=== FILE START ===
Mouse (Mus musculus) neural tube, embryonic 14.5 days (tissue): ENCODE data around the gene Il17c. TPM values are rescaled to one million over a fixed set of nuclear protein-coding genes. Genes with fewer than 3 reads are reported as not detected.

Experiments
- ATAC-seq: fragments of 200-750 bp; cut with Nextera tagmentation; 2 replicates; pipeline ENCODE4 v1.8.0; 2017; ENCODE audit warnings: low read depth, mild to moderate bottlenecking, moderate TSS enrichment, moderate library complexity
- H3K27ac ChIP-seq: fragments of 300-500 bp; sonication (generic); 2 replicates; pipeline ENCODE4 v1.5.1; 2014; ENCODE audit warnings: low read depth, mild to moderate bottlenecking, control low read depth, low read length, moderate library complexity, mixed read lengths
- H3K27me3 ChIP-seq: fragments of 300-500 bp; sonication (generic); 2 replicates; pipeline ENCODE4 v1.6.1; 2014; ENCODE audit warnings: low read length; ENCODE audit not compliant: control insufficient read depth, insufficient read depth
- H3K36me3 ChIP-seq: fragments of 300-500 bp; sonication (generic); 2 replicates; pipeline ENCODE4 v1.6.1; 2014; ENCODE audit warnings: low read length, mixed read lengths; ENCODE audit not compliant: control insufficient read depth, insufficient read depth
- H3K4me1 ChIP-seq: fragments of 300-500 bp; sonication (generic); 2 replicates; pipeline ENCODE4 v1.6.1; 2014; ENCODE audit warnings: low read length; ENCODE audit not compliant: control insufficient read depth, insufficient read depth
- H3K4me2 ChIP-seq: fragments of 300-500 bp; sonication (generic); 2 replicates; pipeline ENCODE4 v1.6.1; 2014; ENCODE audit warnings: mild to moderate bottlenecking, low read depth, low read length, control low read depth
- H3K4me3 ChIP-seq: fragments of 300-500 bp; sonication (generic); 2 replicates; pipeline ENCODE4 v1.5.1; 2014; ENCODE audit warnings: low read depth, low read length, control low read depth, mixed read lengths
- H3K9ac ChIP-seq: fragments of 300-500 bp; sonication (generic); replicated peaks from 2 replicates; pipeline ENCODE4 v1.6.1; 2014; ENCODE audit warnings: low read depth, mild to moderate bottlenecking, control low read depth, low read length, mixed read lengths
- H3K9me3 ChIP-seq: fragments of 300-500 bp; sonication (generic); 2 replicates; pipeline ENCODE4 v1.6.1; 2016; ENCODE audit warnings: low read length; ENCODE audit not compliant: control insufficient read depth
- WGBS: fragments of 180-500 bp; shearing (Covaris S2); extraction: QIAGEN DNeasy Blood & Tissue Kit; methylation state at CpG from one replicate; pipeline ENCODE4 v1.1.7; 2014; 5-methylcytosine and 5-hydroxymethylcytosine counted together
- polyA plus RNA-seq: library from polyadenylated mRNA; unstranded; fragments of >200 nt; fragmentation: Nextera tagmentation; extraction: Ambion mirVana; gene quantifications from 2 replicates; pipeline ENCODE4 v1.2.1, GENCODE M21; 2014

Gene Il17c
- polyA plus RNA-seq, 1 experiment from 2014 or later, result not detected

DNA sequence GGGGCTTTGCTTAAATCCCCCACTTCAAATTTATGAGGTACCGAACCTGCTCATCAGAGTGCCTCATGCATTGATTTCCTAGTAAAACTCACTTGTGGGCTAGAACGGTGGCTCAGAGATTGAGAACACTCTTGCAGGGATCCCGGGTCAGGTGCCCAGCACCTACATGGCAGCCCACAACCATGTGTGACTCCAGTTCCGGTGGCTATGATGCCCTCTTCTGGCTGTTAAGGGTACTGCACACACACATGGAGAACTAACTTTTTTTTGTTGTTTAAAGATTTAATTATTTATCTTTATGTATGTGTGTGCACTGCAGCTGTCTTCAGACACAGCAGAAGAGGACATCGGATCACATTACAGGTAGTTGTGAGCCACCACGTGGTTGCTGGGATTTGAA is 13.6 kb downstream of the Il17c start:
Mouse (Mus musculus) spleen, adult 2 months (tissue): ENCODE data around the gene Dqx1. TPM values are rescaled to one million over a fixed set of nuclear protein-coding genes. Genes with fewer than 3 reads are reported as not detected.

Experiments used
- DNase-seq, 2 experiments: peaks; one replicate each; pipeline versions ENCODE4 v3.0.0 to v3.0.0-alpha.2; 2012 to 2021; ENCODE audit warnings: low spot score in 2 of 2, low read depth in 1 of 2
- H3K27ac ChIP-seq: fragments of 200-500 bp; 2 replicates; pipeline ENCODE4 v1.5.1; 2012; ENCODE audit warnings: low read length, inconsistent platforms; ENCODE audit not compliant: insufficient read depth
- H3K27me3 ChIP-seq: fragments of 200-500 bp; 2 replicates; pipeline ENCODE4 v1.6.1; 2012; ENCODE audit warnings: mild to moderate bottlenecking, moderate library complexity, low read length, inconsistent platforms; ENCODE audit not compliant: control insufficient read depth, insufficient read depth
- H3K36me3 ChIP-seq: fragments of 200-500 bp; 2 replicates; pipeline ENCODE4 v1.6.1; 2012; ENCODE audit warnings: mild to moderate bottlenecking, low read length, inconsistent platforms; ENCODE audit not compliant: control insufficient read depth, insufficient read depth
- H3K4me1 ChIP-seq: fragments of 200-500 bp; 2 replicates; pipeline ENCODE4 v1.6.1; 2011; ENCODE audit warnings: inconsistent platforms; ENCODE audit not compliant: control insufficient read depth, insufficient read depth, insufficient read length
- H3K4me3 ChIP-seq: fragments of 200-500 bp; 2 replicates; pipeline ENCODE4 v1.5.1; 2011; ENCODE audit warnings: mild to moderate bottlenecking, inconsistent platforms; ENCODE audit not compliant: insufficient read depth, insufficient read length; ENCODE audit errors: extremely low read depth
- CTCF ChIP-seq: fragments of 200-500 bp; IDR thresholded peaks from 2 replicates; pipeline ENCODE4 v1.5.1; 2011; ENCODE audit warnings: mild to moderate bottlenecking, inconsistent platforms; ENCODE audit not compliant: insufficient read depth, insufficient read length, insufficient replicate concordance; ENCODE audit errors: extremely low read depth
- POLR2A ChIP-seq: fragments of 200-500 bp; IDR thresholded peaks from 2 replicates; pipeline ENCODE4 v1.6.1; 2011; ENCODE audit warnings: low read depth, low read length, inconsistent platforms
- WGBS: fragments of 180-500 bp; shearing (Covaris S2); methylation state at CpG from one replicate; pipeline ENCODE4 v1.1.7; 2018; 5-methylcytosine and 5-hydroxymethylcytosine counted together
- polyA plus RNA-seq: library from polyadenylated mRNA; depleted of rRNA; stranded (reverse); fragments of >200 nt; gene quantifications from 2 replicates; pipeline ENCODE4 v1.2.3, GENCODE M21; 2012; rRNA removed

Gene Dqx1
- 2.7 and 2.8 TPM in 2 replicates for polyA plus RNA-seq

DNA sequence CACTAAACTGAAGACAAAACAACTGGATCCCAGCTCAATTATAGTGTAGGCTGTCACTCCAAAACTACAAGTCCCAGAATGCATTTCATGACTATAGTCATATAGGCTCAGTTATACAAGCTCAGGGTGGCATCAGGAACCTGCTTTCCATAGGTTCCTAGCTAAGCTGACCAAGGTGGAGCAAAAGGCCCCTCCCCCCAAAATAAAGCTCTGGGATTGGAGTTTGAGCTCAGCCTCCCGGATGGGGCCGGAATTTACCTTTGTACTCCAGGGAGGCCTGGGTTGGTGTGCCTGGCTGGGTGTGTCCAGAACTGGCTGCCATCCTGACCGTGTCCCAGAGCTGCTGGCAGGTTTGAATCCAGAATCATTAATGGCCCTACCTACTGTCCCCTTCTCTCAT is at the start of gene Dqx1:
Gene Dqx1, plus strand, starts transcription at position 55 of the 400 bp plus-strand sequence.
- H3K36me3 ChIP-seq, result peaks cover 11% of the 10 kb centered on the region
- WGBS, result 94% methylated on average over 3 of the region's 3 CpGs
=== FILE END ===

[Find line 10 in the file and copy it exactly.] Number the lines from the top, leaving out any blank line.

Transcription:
- H3K9ac ChIP-seq: fragments of 300-500 bp; sonication (generic); replicated peaks from 2 replicates; pipeline ENCODE4 v1.6.1; 2014; ENCODE audit warnings: low read depth, mild to moderate bottlenecking, control low read depth, low read length, mixed read lengths